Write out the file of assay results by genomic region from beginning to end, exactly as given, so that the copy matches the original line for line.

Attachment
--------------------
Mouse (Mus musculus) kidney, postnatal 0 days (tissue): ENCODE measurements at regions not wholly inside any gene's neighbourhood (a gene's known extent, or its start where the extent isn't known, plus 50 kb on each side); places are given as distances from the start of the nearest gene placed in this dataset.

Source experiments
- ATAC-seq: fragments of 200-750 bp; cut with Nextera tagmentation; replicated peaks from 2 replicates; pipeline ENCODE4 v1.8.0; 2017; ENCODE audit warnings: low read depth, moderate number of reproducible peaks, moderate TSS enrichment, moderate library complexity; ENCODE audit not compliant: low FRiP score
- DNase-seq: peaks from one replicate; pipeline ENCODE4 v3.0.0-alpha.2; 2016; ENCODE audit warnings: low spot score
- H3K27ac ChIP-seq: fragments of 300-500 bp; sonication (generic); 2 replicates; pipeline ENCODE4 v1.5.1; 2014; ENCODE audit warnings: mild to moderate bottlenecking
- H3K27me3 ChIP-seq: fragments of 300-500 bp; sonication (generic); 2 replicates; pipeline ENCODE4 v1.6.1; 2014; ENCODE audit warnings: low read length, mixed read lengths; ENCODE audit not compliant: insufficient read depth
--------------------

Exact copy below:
Mouse (Mus musculus) kidney, postnatal 0 days (tissue): ENCODE measurements at regions not wholly inside any gene's neighbourhood (a gene's known extent, or its start where the extent isn't known, plus 50 kb on each side); places are given as distances from the start of the nearest gene placed in this dataset.

Source experiments
- ATAC-seq: fragments of 200-750 bp; cut with Nextera tagmentation; replicated peaks from 2 replicates; pipeline ENCODE4 v1.8.0; 2017; ENCODE audit warnings: low read depth, moderate number of reproducible peaks, moderate TSS enrichment, moderate library complexity; ENCODE audit not compliant: low FRiP score
- DNase-seq: peaks from one replicate; pipeline ENCODE4 v3.0.0-alpha.2; 2016; ENCODE audit warnings: low spot score
- H3K27ac ChIP-seq: fragments of 300-500 bp; sonication (generic); 2 replicates; pipeline ENCODE4 v1.5.1; 2014; ENCODE audit warnings: mild to moderate bottlenecking
- H3K27me3 ChIP-seq: fragments of 300-500 bp; sonication (generic); 2 replicates; pipeline ENCODE4 v1.6.1; 2014; ENCODE audit warnings: low read length, mixed read lengths; ENCODE audit not compliant: insufficient read depth